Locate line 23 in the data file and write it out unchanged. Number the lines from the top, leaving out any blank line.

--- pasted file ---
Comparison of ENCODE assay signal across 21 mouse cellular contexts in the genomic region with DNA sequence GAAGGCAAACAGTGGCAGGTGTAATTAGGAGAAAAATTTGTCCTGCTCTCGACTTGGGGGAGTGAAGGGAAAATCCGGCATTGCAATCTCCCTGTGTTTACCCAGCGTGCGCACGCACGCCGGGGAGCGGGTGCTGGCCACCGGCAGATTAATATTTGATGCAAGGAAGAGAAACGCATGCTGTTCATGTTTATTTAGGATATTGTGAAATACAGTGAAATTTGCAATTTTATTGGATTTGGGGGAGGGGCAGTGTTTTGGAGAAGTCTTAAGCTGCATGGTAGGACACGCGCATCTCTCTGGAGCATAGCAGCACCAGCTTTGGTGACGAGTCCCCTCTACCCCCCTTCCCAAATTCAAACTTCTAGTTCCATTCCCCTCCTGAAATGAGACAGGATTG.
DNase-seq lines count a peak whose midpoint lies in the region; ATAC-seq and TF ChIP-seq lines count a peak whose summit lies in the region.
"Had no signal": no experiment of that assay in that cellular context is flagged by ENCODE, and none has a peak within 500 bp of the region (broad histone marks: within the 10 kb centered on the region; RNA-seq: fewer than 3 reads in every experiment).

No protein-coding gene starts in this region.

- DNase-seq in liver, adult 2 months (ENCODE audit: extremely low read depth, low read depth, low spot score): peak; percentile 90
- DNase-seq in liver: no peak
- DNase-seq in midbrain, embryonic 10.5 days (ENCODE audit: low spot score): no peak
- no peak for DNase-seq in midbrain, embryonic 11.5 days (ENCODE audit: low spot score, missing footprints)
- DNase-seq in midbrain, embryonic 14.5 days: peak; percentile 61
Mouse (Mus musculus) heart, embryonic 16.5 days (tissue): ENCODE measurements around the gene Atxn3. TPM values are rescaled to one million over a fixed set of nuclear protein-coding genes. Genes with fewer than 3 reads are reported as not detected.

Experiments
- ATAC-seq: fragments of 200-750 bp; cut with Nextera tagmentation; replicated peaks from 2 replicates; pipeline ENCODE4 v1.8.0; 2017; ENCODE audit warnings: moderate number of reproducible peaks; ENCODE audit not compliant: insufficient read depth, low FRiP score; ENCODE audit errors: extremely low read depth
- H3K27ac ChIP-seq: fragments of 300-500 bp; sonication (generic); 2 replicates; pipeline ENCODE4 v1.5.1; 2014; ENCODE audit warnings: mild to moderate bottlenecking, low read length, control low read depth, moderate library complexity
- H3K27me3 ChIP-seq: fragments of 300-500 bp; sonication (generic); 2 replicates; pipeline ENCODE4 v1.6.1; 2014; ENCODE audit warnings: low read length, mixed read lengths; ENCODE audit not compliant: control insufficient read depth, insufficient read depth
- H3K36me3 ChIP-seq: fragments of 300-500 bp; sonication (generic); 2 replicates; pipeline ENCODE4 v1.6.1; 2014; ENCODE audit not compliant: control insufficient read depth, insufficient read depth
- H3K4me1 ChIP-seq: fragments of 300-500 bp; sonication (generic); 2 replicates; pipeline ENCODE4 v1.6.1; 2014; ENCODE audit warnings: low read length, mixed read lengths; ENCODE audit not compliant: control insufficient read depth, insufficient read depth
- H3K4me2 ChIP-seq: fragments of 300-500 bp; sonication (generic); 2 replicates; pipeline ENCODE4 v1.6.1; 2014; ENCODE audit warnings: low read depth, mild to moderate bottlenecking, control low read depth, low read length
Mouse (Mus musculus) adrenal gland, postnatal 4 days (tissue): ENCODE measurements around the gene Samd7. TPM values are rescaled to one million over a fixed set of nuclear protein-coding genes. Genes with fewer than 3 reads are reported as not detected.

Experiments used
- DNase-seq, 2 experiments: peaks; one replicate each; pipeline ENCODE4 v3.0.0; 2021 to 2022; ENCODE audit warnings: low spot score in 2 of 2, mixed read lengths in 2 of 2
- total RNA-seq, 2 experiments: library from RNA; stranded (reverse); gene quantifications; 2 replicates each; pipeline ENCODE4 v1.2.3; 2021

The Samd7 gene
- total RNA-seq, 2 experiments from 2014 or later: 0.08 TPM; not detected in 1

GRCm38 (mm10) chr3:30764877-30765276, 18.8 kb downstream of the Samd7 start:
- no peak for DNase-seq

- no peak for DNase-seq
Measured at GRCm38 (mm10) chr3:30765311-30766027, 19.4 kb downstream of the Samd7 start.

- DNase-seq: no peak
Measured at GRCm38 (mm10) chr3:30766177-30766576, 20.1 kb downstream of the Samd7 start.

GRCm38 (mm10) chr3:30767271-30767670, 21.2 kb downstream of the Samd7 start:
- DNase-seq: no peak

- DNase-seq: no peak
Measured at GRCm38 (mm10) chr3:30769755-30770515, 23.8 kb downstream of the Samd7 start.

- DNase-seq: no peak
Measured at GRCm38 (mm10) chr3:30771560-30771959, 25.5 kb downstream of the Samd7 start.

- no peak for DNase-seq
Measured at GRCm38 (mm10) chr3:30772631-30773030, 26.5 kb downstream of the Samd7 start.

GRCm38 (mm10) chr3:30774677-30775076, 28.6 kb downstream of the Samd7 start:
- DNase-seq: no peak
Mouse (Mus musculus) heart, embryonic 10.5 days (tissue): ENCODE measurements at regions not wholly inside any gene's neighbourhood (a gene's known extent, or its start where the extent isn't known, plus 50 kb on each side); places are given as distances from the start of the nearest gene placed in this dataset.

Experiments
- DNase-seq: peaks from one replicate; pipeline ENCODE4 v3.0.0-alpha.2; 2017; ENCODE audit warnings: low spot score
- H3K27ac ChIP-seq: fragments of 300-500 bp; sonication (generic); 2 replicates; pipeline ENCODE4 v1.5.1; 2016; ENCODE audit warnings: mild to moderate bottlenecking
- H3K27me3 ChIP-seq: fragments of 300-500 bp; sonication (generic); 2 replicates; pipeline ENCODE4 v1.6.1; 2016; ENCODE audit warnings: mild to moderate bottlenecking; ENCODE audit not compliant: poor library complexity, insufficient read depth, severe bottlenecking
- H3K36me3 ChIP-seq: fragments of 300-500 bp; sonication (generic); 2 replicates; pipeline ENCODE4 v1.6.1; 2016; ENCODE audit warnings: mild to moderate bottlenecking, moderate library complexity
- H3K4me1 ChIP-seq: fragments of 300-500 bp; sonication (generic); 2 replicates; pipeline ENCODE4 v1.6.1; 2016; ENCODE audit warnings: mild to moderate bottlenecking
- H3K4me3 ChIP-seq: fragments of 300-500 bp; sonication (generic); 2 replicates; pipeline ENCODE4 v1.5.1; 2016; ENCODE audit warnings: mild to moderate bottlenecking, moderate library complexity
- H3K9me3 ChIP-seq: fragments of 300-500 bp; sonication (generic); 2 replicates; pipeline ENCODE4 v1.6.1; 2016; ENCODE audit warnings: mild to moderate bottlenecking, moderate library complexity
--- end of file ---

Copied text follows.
- total RNA-seq, 2 experiments from 2014 or later: 0.08 TPM; not detected in 1